Strolling around Beijing's loveable hutongs looking for the next wrinkled face to take a picture of, it dawned on me that we were about to be asked this dreaded question: "What did you guys do today?"
After four weeks of travelling by ourselves and nobody to answer to for our lethargic sightseeing, we were about to meet up with my friend Tom from University who was now living in Beijing, and we suddenly had people asking questions. If you've ever been on holiday with Clauds or I, you're probably already aware we lean towards a slower pace of life. This, coupled with the fact that we'd both been to Beijing twice before, meant that we were intentionally doing zero sightseeing.
The problem now was that we had a wave of new people to meet who would all inevitably ask this same question, and I suspect our vague, meandering answer of not very much was both surprising and frustrating for people who'd spent the entire day at work and would kill for the free time we're lucky enough to have.
I'm laughing as I type this, but we generally aim to achieve one thing per day on this trip, whether it be admin, food, or sightseeing related. It's a nice, manageable target, that allows us the freedom and flexibility to wander. I can imagine this might be frustrating to read if you're sitting in your office, but to treat this 8 month trip the same way you treat a week long holiday would be exhausting. Sightseeing for 8 months is not only tiring, but it would be boring and expensive too.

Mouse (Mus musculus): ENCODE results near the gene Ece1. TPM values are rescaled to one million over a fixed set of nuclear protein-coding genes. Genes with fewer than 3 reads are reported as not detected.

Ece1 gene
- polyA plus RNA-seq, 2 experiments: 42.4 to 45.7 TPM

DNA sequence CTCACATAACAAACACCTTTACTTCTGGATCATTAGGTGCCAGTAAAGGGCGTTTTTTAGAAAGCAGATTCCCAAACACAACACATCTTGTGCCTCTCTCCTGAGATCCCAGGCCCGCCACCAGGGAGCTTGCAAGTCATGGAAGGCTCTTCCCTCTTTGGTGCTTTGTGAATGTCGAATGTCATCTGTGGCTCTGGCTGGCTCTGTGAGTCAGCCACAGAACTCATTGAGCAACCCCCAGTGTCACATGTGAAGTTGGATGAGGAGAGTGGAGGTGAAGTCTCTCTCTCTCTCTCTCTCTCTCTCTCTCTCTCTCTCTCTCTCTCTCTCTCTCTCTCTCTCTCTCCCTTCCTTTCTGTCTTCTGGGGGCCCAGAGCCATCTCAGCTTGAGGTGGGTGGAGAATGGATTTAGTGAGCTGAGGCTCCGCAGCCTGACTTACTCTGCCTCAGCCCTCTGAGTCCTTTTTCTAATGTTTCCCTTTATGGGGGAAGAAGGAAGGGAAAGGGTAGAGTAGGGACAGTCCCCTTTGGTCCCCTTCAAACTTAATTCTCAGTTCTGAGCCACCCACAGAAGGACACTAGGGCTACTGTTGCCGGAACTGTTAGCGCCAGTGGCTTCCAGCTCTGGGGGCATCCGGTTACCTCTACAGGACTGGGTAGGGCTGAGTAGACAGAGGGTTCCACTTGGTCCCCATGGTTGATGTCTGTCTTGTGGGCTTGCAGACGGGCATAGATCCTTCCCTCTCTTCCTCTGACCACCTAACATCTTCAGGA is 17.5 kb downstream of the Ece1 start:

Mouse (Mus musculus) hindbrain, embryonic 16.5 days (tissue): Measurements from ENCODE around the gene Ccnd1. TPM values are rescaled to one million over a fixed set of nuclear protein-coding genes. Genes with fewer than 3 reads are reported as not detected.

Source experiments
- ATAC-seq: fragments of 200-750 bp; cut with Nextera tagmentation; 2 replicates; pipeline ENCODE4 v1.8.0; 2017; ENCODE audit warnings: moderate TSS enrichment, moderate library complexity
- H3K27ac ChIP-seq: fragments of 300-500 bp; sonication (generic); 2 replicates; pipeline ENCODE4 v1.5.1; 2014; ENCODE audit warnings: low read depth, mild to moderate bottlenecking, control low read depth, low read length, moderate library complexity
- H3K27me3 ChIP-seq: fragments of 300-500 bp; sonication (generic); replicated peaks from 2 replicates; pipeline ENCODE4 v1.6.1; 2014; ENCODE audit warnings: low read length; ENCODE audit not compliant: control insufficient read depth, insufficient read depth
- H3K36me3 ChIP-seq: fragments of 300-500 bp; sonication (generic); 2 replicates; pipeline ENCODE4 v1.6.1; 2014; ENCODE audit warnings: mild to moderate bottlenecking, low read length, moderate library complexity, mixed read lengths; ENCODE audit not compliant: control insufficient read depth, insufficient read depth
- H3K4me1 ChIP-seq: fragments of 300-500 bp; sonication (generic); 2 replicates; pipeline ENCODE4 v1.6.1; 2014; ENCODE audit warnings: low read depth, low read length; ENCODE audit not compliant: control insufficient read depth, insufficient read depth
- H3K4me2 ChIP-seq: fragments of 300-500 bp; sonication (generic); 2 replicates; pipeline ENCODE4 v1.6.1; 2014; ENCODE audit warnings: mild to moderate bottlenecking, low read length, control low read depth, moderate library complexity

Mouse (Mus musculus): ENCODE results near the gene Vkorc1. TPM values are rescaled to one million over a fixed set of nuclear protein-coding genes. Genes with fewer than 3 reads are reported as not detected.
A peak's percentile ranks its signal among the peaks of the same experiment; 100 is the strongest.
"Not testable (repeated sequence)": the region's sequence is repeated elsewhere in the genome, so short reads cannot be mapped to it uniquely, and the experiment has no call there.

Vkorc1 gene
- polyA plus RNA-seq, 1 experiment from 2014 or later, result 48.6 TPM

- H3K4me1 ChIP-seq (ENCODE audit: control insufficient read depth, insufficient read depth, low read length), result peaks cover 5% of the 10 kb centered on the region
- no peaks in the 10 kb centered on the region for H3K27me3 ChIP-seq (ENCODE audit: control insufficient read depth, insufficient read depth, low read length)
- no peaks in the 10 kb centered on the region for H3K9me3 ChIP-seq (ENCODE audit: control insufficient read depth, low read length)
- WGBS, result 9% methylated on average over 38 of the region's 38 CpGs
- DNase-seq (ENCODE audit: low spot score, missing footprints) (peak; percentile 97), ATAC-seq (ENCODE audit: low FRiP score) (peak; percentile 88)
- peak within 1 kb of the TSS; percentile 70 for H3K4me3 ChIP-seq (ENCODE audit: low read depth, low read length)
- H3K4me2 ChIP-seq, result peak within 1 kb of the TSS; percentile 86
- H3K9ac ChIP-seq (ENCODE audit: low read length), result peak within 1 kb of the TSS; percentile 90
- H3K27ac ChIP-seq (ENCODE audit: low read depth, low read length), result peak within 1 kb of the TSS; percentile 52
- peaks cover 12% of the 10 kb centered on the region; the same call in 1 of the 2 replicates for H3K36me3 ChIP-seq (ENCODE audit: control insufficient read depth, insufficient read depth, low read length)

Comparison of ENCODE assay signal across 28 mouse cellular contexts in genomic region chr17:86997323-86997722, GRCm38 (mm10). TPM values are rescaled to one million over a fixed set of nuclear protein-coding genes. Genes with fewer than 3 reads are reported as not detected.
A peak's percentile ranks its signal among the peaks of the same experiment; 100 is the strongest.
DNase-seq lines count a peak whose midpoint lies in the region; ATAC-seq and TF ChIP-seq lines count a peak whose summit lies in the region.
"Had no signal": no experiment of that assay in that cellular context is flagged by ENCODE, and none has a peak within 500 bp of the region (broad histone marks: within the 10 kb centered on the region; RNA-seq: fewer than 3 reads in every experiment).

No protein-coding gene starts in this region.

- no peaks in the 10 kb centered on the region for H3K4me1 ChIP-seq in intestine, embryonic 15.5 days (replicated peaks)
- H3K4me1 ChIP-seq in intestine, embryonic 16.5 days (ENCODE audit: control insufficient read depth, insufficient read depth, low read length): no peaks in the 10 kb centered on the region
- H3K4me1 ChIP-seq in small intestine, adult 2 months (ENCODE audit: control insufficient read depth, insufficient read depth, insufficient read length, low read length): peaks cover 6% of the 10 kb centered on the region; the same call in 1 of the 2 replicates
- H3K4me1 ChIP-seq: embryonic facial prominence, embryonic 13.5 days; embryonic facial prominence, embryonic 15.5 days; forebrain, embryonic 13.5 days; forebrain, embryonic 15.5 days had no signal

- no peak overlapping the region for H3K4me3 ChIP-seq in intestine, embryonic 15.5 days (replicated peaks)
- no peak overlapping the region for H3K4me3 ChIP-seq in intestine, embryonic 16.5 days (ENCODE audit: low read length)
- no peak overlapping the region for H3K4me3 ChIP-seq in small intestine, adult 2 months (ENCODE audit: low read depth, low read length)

For this reason, our week spent visiting friends in Beijing and Shanghai, two of the largest cities in the world, was surprisingly relaxing. Handing over our time to people who live in the cities to decide where we should eat was a great break from constantly planning an itinerary. Ranging from grilling a whole leg of lamb at our table in Beijing's hutongs, to eating enough Dutch Pies in Shanghai to induce a sugar coma, everything our friends recommended was top drawer, and it was a joy to put our planning feet up and spend the week catching up with them all.
Everybody we met was from a different country, with Egyptians and Russians ordering dinner in fluent Mandarin. Not only do I admire their determination to learn the local language (not you Tommy P, you've got plenty of work to do) while forging a career on the other side of the world, when was the last time you got 12 friends out on a Monday night in London? Everybody said yes to everything and it was a great inclusive and welcoming atmosphere in both Beijing and Shanghai.
We didn't see the Forbidden City, Mao's strange embalmed orange body, or go to Shanghai's Yuyuan gardens, but we did eat a huge amount of great food, catch up with friends, and got a small insight reminding us what it's like to live on the other side of the world. My advice would be to always make the most of people you know abroad, and learn to enjoy letting them show you their favourite things! Not only that, but to remember that hospitality when people are visiting your home town in the future.